Pig Math, Animal Science, and Other Lessons on the Farm

 Recording first-hand observations is the cornerstone of many Waldorf science lessons.

Recording first-hand observations is the cornerstone of many Waldorf science lessons.

One of the benefits of Waldorf education is that the curriculum allows students to learn through hands-on experiences, forming their own ideas and conclusions through personal observations. WSL’s 4th grade farm trip, part of the Human Being & Animal block, is one of these opportunities. There is a huge difference, for example, between reading about cows not having an upper row of incisors and actually putting your hand into the mouth of a 10-day-old calf and feeling it suckle your hand with its soft gums and rough tongue.

After a 3-hour bus ride, we arrived at Hawthorne Valley Farm in Ghent, NY. The class was divided into three groups and set out on a daily regimen of chores that ranged from cooking and serving meals, to feeding animals and cleaning out stalls, to hauling firewood.

Students also completed lessons related to farm animals:

  • They observed and compared the gaits of different animals and even tried to walk and trot like a horse—which proved a lot harder than it may seem.
  • They learned about the cow’s four stomachs and compared them to the chicken’s gizzard.
  • They compared the pig’s poor vision to the keen eyesight of the chicken. Everyone was quite amazed that pigs have a very fine nose (helping to compensate for their poor eyesight) and can detect tasty morsels far below ground.
 Next time you're on a working farm, put on your mud boots, catch a sow or a piglet, and see if you can do pig math!

Next time you're on a working farm, put on your mud boots, catch a sow or a piglet, and see if you can do pig math!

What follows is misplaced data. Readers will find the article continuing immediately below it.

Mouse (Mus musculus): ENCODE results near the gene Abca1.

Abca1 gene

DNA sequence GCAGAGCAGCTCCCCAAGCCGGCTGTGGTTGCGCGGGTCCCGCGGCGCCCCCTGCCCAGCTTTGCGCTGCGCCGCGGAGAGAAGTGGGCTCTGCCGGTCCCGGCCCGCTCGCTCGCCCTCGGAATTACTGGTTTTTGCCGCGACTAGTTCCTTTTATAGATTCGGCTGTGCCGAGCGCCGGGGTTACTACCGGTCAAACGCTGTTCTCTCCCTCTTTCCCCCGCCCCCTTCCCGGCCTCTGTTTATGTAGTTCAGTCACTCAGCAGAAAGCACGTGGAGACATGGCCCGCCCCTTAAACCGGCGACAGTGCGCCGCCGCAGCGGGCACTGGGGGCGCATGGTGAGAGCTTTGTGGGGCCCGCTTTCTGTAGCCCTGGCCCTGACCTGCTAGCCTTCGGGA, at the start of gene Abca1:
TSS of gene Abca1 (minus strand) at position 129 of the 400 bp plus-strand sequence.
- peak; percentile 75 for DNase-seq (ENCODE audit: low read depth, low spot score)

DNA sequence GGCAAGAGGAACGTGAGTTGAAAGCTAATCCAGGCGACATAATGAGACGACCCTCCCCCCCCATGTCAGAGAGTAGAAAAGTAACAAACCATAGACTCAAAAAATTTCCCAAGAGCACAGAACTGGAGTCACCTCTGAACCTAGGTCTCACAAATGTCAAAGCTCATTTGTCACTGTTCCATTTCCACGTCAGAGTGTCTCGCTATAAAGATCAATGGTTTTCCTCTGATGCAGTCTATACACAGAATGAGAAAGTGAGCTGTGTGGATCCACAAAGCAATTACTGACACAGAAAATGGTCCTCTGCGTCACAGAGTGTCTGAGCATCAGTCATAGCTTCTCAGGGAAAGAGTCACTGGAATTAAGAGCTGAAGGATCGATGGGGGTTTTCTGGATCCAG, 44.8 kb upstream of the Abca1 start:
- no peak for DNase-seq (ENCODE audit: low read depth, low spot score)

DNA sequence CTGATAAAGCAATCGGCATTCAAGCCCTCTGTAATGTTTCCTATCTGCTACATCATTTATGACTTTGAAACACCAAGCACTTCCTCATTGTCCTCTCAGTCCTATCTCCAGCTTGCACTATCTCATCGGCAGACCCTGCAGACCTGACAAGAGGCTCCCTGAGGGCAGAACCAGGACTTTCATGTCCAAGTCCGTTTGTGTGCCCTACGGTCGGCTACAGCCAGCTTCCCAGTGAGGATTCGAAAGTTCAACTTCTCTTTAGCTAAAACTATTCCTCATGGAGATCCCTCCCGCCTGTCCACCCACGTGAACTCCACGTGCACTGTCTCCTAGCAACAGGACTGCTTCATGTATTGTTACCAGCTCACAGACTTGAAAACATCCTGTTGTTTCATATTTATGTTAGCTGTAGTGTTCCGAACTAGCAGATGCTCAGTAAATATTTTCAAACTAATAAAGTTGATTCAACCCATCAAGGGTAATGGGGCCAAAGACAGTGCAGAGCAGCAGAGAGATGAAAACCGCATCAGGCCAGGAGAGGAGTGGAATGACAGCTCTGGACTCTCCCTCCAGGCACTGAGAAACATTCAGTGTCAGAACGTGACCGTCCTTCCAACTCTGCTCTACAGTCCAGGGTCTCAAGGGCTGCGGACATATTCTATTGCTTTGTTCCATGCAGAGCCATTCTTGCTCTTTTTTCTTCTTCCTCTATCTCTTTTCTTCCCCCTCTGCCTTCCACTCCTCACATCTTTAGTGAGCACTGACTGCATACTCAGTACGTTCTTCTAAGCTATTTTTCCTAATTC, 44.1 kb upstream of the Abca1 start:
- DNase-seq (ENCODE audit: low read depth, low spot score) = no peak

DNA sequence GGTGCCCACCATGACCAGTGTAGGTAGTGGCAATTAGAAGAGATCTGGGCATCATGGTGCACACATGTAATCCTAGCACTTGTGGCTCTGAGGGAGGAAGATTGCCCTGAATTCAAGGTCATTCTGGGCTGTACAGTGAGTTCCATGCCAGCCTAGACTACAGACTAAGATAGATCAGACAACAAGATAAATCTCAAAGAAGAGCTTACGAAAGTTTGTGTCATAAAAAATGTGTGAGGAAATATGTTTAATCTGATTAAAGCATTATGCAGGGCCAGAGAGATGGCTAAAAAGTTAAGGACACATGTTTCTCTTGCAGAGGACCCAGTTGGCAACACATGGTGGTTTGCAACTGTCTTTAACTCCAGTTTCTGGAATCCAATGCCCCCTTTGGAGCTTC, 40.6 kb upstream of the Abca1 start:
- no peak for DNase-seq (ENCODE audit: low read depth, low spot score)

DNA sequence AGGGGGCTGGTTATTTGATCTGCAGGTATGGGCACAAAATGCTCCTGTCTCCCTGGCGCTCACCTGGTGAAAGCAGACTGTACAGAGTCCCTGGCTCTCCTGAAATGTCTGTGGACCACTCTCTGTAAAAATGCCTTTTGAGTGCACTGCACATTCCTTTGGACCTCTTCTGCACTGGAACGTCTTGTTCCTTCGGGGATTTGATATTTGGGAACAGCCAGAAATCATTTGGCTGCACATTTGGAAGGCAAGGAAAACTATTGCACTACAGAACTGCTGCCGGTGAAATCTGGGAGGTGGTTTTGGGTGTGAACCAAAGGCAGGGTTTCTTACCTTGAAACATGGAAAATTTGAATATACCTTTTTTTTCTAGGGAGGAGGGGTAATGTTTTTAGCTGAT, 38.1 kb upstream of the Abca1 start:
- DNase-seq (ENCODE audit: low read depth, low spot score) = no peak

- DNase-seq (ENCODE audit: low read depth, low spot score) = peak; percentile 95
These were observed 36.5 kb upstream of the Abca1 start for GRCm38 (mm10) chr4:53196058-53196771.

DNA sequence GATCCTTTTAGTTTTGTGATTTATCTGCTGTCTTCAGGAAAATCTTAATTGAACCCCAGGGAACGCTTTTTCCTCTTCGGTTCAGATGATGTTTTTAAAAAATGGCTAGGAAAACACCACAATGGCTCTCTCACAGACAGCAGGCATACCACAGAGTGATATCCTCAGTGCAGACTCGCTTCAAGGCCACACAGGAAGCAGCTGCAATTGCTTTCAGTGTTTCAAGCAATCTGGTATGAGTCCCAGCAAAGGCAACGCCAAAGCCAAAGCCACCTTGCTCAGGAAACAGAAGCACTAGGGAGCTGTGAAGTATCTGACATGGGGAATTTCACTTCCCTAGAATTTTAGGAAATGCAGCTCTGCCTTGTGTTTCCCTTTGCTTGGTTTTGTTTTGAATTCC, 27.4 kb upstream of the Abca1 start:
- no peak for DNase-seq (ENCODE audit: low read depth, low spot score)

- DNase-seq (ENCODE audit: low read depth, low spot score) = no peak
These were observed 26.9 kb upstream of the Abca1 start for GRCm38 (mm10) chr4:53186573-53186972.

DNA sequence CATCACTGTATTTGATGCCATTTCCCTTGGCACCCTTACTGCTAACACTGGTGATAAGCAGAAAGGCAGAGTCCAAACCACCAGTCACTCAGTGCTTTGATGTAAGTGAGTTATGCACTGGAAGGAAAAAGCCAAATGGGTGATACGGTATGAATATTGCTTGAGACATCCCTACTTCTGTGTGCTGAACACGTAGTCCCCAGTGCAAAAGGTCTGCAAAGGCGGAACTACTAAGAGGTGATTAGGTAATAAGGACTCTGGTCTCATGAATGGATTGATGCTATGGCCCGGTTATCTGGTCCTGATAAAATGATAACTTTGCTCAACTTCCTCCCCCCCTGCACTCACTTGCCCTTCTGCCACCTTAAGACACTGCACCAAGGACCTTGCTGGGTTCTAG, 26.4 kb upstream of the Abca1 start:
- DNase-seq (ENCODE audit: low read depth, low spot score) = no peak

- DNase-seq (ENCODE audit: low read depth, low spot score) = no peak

After sketching a litter of piglets, students were asked to catch a piglet and do “pig math” by measuring its girth and length. Since the piglets proved rather nimble and quick, the head counselor, Andrew, entered the pen of adult sows and measured one for us.

Formula for pig math

  1. Multiply girth by girth.
  2. Then multiply the product by the length of the pig.
  3. Now divide that product by 400 to establish the approximate weight of the animal in pounds.

Girth x girth x length ÷ 400 = the weight of the pig

Students calculated that the sow weighed as much as 5 or 6 fourth graders!

 Students learned methods of putting up surplus harvest for the winter.

Students learned methods of putting up surplus harvest for the winter.

Despite cold weather, there were still plenty of vegetables to be harvested. Since a farm’s bounty is always more than people can eat at one time, the children learned to preserve food by pressing apple cider, cooking apple sauce, and drying apples into fruit leather.

The farm trip also has a huge social learning component. The children learned to live and work together day and night, away from their families. Table manners, social skills, an ability to advocate for oneself, and keeping track of one’s belongings all are skills that we practiced.

 Students enjoyed taking turns pressing apple cider.

Students enjoyed taking turns pressing apple cider.

There are many challenges, of course, such as unfamiliar foods, creaky bunk beds, homesickness, and actual illness—all of which we experienced. But the class rallied around those who were having trouble, and the counselors praised the children for their teamwork, kindness, and willingness to be mindful of each other’s needs.

It was a pleasure to spend another week at Hawthorne Valley Farm. We reconnected with old friends and made new ones. The class is looking forward to our next farm adventure in 5th grade when we’ll study mushrooms and plants as part of our botany block.

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